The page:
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Girls Gone Google

Jun 24, 14 Girls Gone Google

I have always been interested in technology: computers, video games, and even music players. My parents never held me back from these interests. In fact, often we purchased new technology based on my interests, but none of my female friends showed the same interest. Then in school, all the computer classes were heavily male dominated, so I did not fit in. I still pursued my own interests and taught myself, but it would have been nice to have formal training and a group of others interested in technology to help support me. Plus, having role models would have made my experience even better. But females were noticeably lacking in technology.

Within the STEM (Science, Technology, Engineering, and Mathematics) disciplines, all suffer from a gender imbalance. Males dominate these fields, and so most are working very hard to bring the imbalance to more balance between the genders. Google is actively working to help out with technology by hosting a $50 million coding initiative focused on young girls, as USA Today recently published. Google’s entire initiative is called “Made with Code,” and the focus is helping young girls and young women learn just what fun they can have with coding as well as its versatile uses.

The effort could not come sooner as statistics show that males vastly outnumber females in the coding field. In fact, Google’s work force consists of a 70 percent male crew, and they are certainly not the only technology company with such a male-dominated workforce. Moreover, there are more and more coding jobs going left unfilled because there is a lack of experts to fill the spots. By 2020 there will be 1.4 million coding jobs but only about a quarter of those will get filled because of a lack of qualified candidates.

The USA Today article explains that interested parties like Chelsea Clinton and Mindy Kaling as well as experts like Google Vice President Megan Smith show that one major obstacle is that there is a lack of female role models in the field. Facebook and Yahoo have Sheryl Sandberg and Marissa Mayer, respectively, and Google has Megan Smith, but these simply are not enough. These women are paving the way, but the coding field needs more women to sit as role models in order to inspire the younger generation.

This is partially why Google is hosting the Made with Code events. The company wants to catch the interests and attentions of young girls so that these females grow to want to study technology and coding. If females are introduced when they are younger to the myriad ways that coding can be used, then the field is more likely to interests females for the future. And since the majority of college graduates today are female, it only makes sense to help females experience the fun and variety of coding.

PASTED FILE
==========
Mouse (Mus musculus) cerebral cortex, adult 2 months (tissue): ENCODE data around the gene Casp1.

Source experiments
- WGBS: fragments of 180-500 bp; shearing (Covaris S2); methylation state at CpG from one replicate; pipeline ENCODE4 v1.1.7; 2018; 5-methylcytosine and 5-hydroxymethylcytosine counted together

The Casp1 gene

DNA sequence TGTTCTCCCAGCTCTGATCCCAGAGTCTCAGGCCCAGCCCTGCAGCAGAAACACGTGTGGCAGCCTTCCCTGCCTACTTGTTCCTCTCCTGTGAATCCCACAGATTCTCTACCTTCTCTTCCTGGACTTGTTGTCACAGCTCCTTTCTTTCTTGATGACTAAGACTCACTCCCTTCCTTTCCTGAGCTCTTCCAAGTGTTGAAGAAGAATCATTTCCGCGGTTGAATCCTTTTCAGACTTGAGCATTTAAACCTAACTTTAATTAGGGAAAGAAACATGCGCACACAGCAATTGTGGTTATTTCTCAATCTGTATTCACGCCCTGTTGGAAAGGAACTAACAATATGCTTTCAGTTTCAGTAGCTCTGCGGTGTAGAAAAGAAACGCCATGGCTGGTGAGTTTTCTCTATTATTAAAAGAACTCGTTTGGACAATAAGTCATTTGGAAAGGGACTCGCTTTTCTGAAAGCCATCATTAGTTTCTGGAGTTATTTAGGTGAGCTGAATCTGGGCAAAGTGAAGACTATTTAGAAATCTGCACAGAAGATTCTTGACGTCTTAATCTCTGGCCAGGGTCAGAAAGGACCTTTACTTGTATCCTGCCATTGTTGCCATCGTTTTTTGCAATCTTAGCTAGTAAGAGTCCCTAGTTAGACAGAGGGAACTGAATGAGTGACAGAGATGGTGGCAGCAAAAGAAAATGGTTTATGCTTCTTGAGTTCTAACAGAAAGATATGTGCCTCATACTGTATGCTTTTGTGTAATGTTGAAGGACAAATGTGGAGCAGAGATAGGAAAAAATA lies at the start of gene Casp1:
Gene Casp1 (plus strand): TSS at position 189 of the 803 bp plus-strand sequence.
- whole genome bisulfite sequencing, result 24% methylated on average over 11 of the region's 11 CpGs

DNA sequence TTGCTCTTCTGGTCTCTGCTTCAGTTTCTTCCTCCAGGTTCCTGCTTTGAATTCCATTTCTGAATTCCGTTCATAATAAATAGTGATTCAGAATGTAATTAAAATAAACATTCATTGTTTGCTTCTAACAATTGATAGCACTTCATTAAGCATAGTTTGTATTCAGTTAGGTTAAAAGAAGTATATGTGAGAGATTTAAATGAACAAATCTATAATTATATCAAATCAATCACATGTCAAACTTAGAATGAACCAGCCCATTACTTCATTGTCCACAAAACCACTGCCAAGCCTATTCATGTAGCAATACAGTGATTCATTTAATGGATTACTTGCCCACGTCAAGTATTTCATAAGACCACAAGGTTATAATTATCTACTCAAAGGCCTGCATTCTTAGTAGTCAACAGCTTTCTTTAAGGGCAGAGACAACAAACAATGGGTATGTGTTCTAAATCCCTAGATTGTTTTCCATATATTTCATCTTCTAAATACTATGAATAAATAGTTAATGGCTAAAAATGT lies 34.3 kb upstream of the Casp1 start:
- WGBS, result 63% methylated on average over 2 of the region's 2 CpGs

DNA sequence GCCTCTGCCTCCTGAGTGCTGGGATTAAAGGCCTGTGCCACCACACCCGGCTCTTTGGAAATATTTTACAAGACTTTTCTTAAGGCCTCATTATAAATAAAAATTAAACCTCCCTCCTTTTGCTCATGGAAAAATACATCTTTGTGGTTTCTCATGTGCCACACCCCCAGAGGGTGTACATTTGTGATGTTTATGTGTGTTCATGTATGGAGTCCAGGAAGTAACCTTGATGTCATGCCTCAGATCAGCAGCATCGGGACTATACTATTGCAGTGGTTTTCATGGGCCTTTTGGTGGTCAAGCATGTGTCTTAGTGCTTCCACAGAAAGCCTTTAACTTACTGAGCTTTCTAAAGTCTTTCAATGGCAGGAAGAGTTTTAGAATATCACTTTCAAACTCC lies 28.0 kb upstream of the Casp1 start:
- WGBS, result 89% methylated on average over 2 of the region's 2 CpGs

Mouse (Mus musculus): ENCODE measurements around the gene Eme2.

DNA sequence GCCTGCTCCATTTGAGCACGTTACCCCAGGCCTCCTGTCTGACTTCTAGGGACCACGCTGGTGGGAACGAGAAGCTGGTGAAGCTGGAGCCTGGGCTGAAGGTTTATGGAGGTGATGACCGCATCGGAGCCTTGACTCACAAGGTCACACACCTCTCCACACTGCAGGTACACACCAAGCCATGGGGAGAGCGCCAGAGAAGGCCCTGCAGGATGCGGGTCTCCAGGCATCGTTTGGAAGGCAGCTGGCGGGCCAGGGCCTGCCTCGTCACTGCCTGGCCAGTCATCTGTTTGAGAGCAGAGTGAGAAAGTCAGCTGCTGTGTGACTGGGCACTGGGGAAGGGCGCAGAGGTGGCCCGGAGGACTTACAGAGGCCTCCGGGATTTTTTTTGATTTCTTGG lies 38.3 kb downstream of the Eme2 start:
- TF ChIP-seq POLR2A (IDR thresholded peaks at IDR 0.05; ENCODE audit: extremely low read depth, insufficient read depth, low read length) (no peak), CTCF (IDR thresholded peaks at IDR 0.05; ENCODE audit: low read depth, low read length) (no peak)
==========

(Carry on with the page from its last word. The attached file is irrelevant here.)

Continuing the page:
For decades women have had to break into different fields that were previously dominated by males, which include medicine and law. With the rate at which computer technology has grown, it is slightly surprising that women are just now breaking into the field. Of course, without role models to lead the way, it can be very hard to find one’s way into a field that is stereotypically associated with white males.

All I know about computers, I taught myself, so it makes me really happy to see technology companies like Google providing events focused on helping other young girls learn about technology like coding in a much easier way. Coding is not just about video games; it is used in medicine, science, law, engineering, business, and education. This is why it is so important to teach everyone, but especially females, about its purposes, benefits, and uses. Way to go Google!

Image Credit: Thinkstock

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About 

Rayshell E. Clapper is an Associate Professor of English at a rural college in Oklahoma where she teaches Creative Writing, Literature, and Composition classes. She has presented her original fiction and non-fiction at several conferences and events including: Scissortail Creative Writing Festival, Howlers and Yawpers Creativity Symposium, Southwest/Texas Pop Culture Association/American Culture Association Regional Conference, and Pop Culture Association/American Culture Association National Conference. Her publications include Cybersoleil Journal, Sugar Mule Literary Magazine, Red Dirt Anthology, Originals, and Oklahoma English Journal. Beyond her written works, she successfully created a writer's group in rural Oklahoma to support burgeoning writers. The written word is her passion, and all she experiences inspires that passion. She hopes to help inspire others through her words.

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